- Learners are not restricted to accessing learning content via their LMS
- Learning can become a true ‘blended’ experience and not limited to the digital classroom
- Track informal learning without pre-defining what the learning events are going to be
Looking Beyond Traditional Learning
To realise the benefits of xAPI over and above SCORM, we need to look beyond the regimented approach to learning delivery. There are so many opportunities today to source information and learn, the LMS is too restrictive. Anything can be learning, not just eLearning courses, it could be a website, a YouTube video, a magazine article, an email from a colleague, or conference you’ve attended, the list is endless! It doesn’t matter what the learning is or where it happens, it can be tracked using xAPI. By using xAPI to track learning experiences, we can develop a more complete picture of what our learners are learning.
xAPI data is fully accessible - you are not restricted to only drawing reports from your LMS. The LRS stores all the xAPI information (you can share xAPI data with multiple LRS if you wish) and this is available to slice and dice however you want it, whatever you need to know.
The Real Power of xAPI
The real power of xAPI comes in capturing experiences outside of the traditional learning arena. To explain, here's some theoretical examples.
Let’s say Microsoft launched a campaign to increase the spelling and grammar accuracy of documents. They produce some great video guides on it and then have an assessment in a SCORM LMS that shows users have 100% pass rate - based on this they could assume that everyone understands how to correct their spelling and grammar. Now, let’s bring in xAPI. Microsoft embed xAPI into MS Word and MS Outlook that sends an xAPI statement to an LRS every time a user opens the Spell and Grammar checker to successfully correct their work. This data enables them to analyse how many of their users are actually using the Spelling and Grammar checker.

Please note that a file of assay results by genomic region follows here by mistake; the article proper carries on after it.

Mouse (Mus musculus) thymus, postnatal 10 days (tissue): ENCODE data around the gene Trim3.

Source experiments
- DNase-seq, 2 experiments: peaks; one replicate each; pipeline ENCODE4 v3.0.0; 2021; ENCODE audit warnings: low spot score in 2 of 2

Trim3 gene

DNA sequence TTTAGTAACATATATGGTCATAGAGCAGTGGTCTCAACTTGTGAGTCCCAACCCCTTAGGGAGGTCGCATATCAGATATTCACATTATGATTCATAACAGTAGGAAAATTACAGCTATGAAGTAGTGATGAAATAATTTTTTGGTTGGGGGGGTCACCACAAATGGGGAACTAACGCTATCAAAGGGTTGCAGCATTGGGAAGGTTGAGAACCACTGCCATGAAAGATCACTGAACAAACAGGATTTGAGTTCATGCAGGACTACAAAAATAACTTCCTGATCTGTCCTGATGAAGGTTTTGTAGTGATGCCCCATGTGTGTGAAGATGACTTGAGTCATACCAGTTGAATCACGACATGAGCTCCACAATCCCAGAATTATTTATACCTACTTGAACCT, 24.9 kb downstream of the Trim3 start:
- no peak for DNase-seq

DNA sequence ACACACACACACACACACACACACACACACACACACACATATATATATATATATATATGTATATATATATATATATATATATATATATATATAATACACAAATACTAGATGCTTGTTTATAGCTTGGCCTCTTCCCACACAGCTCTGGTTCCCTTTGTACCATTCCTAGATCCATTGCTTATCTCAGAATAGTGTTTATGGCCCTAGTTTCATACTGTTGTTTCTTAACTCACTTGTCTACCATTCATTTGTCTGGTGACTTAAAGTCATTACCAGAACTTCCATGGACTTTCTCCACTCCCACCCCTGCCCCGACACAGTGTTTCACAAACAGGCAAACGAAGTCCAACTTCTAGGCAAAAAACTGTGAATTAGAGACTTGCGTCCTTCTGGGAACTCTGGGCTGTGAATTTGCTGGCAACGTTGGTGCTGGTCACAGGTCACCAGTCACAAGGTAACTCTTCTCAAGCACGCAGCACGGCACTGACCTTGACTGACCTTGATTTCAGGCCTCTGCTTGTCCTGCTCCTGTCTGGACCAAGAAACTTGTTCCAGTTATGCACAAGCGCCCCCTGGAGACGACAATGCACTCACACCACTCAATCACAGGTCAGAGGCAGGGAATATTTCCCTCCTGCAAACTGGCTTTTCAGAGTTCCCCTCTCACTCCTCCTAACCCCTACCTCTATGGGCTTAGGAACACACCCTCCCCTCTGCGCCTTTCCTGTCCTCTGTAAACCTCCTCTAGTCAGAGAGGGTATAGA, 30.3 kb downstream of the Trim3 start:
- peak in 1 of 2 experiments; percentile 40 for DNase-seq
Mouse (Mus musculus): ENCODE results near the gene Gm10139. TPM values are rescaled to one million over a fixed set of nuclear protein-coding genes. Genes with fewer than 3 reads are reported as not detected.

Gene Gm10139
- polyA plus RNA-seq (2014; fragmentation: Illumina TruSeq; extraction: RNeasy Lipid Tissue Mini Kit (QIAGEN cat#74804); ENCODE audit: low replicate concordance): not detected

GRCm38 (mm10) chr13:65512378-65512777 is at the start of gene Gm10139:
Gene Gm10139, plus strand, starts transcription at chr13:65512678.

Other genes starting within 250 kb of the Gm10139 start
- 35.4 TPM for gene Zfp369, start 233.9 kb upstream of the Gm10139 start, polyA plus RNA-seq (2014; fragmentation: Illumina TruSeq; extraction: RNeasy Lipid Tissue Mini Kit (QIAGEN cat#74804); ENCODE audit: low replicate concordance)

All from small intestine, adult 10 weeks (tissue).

In a more practical example, let’s consider a sport such as golf. If a golf club manufacturer put some sensors into their brand of golf club that measure how the club is being swung, they could use xAPI to send data back to an LRS to track how well someone is swinging the club, and also then compare how their swing improves over a period of time.
xAPI could also benefit eLearning designers by enabling them to analyse the effectiveness of different content mediums. For example, a content author could embed a video within a course and use an xAPI statement to track how many learners are watching that video, from beginning to end, to help them evaluate the level of engagement versus other delivery methods.
Explore the Potential
xAPI has a lot of potential, but to take full advantage of it we must reconsider what learning is and what it can be. It is likely to be some time yet before xAPI completely replaces SCORM, but there are exciting possibilities for its application, amalgamating systems from outside of what we would previously have considered the learning remit to capture a broader range of experiences in the context of learning.
As xAPI becomes more widespread, the LMS will need to evolve to support it in order to remain relevant and meet the increasing focus on capturing and tracking broader learning experiences.